Emergency in the emergency room – moving on out

By: Gemma Sutton – MedicalSearch Writer
27 November, 2014

Because of its negative health effects, one of the most frequently discussed issues related to emergency room (ER) crowding is patient boarding.

Read Part 1: Emergency in the emergency room – solutions to system overload

Read Part 2: Emergency in the emergency room – tackling high admission rates

Read Part 3: Emergency in the emergency room – going with the flow

Inpatient boarding

While boarding in the emergency department is harmful, there is a lack of evidence that boarding on inpatient wards has detrimental effects. Thus, a viable possibility is to move only a few patients from a crowded ER to an inpatient ward.

A task force publication by the American College of Emergency Physicians suggests that unused space in inpatient departments, perhaps conference rooms, could be converted into temporary spaces to be used as an alternative to emergency department boarding.

Beds and alarms

Improvements in logistical arrangements and management of beds may at least alleviate pressure by promoting patient flow. For example, increasing the efficiency of patient transfers from one ward to another may lower rates of ER boarding.

Another modifiable factor is the scheduling of elective patients so that admission occurs at regular intervals throughout the week. This strategy minimises the possibility of fluctuations in ER visits affecting bed availability for elective patients, and vice versa. Cancellation of elective patients may also be avoidable.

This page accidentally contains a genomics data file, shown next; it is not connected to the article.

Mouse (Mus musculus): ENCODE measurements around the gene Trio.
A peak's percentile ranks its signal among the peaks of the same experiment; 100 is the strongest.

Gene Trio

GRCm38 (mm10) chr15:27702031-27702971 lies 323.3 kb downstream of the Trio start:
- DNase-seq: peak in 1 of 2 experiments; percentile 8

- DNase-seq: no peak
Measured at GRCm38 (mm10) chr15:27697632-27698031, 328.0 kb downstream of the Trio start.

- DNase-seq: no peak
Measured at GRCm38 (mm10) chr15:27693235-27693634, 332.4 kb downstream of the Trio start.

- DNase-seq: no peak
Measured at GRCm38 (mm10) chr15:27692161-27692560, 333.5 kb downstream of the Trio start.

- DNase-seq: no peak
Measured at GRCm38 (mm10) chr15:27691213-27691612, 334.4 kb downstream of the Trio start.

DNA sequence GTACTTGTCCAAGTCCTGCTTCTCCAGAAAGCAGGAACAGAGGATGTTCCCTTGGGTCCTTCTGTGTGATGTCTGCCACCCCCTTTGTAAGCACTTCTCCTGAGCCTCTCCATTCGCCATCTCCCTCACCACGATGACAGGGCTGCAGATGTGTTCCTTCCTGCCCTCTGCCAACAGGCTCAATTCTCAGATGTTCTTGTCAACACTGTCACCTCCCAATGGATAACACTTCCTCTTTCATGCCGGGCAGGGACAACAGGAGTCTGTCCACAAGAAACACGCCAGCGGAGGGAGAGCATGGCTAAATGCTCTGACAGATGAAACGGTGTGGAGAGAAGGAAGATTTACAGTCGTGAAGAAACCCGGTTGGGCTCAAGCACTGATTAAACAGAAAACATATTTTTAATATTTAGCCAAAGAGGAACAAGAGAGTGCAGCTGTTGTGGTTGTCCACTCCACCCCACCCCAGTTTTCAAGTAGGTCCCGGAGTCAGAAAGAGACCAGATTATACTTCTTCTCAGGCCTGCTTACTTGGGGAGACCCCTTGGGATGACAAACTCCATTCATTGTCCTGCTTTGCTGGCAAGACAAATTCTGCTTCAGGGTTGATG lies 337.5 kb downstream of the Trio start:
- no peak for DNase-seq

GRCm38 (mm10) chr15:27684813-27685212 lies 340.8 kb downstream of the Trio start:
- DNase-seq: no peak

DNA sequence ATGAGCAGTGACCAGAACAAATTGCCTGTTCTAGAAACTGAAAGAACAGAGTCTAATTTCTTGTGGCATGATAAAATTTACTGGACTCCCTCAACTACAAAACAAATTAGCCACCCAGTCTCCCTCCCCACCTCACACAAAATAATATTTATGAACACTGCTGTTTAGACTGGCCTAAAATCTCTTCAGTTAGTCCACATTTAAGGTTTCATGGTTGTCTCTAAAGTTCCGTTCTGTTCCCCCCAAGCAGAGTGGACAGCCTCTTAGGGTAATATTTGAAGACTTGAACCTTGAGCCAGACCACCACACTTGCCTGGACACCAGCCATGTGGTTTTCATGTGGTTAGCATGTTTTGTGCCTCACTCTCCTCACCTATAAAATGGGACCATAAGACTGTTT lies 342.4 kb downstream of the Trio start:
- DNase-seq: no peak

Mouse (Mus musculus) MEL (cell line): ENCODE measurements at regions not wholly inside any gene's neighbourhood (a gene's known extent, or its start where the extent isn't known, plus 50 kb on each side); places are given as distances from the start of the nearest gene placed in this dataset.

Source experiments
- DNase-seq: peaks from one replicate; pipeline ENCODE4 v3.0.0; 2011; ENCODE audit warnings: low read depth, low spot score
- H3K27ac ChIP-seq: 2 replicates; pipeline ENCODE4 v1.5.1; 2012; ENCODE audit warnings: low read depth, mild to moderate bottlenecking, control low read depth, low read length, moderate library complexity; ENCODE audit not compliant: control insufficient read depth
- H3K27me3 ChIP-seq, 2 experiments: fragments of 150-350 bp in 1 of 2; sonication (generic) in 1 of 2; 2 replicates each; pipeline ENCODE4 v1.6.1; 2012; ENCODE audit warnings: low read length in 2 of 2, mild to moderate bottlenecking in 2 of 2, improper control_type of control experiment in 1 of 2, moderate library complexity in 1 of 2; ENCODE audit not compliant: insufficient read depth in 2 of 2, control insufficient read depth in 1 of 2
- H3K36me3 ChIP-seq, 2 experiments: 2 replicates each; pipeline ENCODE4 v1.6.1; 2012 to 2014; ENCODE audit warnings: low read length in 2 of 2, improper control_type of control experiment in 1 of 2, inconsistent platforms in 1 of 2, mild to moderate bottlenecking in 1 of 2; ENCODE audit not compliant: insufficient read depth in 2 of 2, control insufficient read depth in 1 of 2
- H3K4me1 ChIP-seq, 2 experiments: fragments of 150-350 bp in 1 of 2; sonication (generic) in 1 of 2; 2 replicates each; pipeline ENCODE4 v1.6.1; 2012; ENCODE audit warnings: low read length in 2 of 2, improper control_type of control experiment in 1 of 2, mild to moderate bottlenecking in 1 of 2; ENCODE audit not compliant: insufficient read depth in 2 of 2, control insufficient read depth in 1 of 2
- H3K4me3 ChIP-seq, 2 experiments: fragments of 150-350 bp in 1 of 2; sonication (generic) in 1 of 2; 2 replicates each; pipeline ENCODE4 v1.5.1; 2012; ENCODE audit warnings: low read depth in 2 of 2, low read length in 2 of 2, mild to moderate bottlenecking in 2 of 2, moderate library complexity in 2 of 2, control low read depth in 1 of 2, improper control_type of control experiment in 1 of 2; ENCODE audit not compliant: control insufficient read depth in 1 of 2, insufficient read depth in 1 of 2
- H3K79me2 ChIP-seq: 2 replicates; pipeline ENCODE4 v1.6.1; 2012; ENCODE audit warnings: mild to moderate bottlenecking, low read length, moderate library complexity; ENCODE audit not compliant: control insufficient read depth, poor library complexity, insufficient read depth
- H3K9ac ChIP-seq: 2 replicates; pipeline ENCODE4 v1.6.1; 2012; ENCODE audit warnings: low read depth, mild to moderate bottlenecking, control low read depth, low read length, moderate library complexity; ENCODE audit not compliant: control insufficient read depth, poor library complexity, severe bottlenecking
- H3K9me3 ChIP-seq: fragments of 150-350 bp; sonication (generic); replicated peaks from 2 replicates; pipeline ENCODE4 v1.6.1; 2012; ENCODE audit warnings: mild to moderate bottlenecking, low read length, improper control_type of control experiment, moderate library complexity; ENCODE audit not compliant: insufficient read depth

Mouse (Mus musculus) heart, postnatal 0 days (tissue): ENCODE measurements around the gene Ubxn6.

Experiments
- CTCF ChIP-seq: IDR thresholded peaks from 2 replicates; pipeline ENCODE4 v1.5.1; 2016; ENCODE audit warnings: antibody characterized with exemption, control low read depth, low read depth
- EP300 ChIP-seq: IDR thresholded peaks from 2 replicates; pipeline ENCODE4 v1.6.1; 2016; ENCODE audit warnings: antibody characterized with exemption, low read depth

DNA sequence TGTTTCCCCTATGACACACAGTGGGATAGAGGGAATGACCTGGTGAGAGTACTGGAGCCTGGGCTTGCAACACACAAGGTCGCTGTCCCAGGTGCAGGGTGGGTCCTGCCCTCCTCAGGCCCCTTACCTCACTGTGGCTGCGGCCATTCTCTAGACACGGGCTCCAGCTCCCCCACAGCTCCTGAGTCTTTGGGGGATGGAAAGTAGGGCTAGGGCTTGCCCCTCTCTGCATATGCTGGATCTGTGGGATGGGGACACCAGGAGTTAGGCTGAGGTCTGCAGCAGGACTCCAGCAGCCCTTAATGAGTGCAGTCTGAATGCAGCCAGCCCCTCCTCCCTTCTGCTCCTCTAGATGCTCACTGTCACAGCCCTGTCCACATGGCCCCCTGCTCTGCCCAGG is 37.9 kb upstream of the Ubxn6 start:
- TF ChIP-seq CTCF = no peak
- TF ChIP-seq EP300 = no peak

To respond to rises in admissions, each department needs to establish its own full capacity protocols comprising defined trigger levels and responses. Furthermore, the value of strong communication and cooperation on an intra- and inter-departmental level cannot be underestimated.

Punctual discharge

Delays in test results, the need for prescription medications from a pharmacy, and travel difficulties can all contribute to discharge bottlenecks. Addressing this could involve patients being moved to discharge lounges.

Back to Australia

As reported in the previous article in this MedicalSearch series, figures from Australia between 2012 and 2013 show that the proportion of patients for whom the time elapsed from admission to start of clinical care was in accordance with that specified by their triage category, was higher for patients requiring resuscitation or emergency treatment as compared with intermediate triage categories.

With regard to the length of ER stay, 47 per cent of resuscitation and 51 per cent of emergency visits remained in the ER for over four hours. On the other hand, similar to the 91 per cent of non-urgent patients who received clinical care within the specified two-hour time period, 90 per cent of non-urgent patients were discharged within four hours of admission.